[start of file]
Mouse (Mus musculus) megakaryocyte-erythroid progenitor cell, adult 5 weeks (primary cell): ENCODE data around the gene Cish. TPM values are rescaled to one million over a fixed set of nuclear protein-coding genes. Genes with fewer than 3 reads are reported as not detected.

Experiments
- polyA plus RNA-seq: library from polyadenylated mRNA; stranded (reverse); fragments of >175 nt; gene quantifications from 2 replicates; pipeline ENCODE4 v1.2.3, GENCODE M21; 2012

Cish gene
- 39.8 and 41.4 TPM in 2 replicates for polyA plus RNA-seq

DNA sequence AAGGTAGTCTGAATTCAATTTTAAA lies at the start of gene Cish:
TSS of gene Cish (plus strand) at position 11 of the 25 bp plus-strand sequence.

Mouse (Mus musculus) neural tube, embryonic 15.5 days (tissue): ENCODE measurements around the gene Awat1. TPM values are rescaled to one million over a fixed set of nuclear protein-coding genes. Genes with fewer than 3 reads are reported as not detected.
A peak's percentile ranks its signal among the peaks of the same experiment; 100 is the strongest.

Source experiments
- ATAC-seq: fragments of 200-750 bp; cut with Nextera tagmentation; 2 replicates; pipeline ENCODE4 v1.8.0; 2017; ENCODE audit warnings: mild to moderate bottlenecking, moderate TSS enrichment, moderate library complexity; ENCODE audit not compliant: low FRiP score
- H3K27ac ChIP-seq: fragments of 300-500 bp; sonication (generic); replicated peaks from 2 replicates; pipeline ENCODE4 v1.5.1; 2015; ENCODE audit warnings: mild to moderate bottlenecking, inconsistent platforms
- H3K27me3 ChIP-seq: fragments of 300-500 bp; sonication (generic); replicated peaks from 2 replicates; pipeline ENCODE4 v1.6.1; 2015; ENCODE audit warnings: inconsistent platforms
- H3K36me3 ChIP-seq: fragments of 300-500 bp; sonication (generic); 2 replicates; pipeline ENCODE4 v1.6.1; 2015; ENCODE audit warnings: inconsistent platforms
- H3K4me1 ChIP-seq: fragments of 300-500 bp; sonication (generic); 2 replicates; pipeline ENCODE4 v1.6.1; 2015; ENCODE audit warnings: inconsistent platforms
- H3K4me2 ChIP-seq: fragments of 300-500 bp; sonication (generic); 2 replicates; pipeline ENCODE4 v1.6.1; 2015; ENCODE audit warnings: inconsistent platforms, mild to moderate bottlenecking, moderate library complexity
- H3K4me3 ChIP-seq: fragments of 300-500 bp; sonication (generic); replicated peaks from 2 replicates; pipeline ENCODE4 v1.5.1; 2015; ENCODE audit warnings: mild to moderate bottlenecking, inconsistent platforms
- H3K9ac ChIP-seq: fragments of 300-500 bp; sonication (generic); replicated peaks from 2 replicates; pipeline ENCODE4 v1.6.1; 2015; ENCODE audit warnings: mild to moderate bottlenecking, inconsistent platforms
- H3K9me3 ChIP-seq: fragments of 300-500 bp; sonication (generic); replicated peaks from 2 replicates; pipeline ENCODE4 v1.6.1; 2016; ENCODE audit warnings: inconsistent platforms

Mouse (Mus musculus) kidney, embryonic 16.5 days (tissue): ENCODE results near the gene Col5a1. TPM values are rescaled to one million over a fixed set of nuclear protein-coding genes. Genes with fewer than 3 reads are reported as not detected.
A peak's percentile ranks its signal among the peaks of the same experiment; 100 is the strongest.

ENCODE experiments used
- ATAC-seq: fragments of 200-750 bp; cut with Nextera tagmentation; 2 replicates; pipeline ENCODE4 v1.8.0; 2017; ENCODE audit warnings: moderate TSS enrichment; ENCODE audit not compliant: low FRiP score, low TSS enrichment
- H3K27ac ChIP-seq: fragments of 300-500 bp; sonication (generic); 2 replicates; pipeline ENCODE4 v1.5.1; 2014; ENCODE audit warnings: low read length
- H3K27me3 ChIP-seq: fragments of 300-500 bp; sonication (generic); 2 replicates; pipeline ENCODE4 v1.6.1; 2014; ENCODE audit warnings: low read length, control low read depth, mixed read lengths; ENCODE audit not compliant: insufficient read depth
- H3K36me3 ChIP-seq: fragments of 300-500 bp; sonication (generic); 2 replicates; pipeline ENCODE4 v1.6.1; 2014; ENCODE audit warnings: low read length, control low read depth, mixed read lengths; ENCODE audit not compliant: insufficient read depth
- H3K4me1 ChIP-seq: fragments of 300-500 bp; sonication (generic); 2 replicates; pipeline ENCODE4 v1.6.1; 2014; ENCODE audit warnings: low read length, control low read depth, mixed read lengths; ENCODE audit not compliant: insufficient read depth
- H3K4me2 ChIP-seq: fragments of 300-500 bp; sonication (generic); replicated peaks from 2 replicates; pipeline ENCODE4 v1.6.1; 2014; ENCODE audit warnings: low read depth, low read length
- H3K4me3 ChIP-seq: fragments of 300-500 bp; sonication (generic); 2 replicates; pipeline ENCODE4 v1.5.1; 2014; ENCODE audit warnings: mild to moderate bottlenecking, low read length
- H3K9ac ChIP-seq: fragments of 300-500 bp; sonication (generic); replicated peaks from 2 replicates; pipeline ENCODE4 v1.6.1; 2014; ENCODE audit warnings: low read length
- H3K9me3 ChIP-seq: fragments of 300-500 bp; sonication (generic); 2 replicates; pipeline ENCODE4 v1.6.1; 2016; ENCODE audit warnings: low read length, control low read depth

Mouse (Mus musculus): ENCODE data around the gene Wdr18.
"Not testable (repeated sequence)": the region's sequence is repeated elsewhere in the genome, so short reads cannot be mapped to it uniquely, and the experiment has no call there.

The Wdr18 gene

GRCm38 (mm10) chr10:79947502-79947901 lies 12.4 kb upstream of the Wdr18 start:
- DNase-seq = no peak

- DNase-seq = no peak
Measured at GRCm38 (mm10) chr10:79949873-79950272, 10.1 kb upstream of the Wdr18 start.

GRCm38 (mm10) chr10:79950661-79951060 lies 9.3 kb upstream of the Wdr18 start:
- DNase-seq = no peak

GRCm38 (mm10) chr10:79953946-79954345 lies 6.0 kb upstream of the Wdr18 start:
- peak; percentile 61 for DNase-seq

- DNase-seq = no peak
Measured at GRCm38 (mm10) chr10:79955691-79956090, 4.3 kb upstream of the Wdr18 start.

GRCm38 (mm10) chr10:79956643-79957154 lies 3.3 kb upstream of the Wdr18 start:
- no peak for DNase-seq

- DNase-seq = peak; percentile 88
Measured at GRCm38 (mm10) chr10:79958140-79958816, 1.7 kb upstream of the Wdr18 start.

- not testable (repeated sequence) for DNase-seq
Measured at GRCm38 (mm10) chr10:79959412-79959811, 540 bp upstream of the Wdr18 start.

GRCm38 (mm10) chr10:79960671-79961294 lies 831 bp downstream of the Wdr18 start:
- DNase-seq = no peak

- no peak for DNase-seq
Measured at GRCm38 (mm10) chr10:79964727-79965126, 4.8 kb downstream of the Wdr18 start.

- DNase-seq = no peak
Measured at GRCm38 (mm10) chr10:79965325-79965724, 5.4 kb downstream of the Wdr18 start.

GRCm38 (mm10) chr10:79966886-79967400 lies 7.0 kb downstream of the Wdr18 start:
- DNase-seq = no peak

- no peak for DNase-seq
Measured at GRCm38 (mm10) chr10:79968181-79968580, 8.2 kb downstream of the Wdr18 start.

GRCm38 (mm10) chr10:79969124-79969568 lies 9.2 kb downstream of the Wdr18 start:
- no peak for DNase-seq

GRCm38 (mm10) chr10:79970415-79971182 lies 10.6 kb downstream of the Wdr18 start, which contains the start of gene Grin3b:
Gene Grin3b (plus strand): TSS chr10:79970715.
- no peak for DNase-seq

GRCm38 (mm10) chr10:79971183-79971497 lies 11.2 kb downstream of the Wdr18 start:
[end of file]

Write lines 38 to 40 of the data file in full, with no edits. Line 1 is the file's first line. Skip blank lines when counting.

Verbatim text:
Measured at GRCm38 (mm10) chr10:79949873-79950272, 10.1 kb upstream of the Wdr18 start.

GRCm38 (mm10) chr10:79950661-79951060 lies 9.3 kb upstream of the Wdr18 start:
- DNase-seq = no peak